I’m writing this column over Labor Day weekend and so with a nod to the holiday, here are three work vignettes that surprised me:
#1. My friend, Becky, is a regional sales director for a discount chain. She works hard, long hours. When not working, she enjoys spending time with Stacy, her seven-year-old goddaughter.
While Becky loves having “girl days” with Stacy, of course, she always brings her Blackberry, which is like the third “girl” on their outings. Becky apologizes to Stacy whenever she takes a call or responds to a text. “It’s work” is her catch phrase.
On their last outing, Stacy commented that Becky sure works a lot. Becky laughed, assuring her that she did. And then Stacy asked, “Did you have to go to work on your wedding day?”
Becky laughed at the “cute” question, but ever since Stacy asked the question, she’s been wondering about her priorities. Becky asked me, “Does Stacy see something that I don’t?” Just as I was about to answer, her phone rang and she had to take the call!
#2. At one of my workshops last month, Casey chatted with me during a break and told me that she wished she could do what I do, i.e. work directly with people in a coaching capacity. She said that many of her friends consider her to be their personal life coach. I asked her if she thought about making a career change (she works for a national insurance firm). She said that she’s thought about it, but isn’t sure how to go about it. She’s hoping that sooner rather than later the right path will appear.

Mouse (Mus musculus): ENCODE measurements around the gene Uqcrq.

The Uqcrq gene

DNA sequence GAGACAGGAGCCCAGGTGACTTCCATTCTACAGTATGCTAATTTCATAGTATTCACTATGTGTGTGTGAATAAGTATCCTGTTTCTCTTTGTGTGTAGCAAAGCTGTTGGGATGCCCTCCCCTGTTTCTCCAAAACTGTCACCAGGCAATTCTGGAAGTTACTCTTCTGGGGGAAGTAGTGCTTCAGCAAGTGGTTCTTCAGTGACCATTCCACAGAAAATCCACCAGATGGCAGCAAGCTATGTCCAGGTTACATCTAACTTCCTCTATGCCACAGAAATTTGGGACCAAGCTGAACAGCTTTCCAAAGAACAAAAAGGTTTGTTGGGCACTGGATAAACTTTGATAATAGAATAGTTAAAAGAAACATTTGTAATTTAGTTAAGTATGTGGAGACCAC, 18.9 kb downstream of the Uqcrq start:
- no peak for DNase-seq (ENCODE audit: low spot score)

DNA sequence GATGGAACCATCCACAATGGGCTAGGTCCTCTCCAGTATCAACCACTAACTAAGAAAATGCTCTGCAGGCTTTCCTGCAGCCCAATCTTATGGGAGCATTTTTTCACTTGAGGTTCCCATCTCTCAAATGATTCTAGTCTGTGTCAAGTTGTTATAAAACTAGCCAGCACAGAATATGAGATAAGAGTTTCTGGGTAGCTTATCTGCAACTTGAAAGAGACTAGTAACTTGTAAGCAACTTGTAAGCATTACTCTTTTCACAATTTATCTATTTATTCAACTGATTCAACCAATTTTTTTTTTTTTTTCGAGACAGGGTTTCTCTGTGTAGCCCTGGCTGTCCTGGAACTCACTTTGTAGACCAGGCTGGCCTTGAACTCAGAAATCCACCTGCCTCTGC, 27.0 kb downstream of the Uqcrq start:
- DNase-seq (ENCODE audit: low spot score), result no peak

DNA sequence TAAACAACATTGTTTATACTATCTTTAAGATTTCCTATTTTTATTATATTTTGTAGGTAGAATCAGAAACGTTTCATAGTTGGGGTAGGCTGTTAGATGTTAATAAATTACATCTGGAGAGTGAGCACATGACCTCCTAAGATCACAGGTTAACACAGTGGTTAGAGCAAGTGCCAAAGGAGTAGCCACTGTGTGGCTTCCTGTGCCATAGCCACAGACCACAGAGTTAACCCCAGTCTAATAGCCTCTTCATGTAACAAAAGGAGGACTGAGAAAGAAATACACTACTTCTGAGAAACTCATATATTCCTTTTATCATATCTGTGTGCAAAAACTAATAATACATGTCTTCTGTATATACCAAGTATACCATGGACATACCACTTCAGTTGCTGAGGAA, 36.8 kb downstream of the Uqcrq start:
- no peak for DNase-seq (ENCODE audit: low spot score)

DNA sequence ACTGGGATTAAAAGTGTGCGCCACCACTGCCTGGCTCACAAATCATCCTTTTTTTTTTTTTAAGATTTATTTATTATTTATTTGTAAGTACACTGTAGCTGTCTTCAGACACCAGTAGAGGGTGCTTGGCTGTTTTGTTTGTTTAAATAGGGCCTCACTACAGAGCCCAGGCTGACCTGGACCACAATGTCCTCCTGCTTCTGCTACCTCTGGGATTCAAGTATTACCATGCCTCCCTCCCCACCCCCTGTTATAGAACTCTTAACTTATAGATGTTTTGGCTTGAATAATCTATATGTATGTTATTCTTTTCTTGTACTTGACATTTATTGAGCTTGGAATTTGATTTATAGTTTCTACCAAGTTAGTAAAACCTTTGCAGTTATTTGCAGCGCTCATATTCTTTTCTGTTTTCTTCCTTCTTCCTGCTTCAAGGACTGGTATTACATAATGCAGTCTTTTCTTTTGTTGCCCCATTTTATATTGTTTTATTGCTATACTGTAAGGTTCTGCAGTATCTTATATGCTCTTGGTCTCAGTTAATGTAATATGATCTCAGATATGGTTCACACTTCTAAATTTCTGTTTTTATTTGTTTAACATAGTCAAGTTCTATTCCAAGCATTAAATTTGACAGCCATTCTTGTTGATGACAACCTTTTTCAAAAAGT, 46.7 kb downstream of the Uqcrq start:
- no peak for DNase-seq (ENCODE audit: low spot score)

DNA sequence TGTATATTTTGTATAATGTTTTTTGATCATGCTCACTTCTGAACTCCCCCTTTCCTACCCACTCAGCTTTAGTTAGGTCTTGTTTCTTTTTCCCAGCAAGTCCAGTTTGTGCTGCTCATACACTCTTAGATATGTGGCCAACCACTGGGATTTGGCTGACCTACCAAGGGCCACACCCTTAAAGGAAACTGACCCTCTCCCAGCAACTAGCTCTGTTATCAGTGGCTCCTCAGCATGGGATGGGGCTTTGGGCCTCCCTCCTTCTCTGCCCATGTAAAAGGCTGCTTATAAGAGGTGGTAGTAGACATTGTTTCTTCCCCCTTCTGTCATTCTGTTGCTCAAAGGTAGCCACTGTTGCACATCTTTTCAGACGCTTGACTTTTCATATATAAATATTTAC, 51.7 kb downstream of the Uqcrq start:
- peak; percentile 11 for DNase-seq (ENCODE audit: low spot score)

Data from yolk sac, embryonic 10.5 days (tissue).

I pointed out that the “right path” only appears if we’ve done the necessary prep work to make sure we can recognize that right path when it appears. In an oddly wistful tone she said, “I know.”
When I commented that she seemed sad, she sighed, “It’s just so hard figuring out how to do what I want to do!”
#3. In one of my workshop exercises, I ask participants to complete this sentence: “I matter most when I….” One woman shared with the group, “I matter most when I get a large bonus.” We all laughed but she looked surprised. “No. I’m serious; my self worth is directly tied to my bonus.” I was stunned. Why would anyone give so much power to someone making what ultimately is an arbitrary decision?
The question we each must grapple with is, “Am I happy with the quality of the life I’ve created?” If not, do you deep down want to actively work to improve the quality of your life? If so, start now – not tomorrow!
Please send your questions to JP Reynolds at: firstname.lastname@example.org
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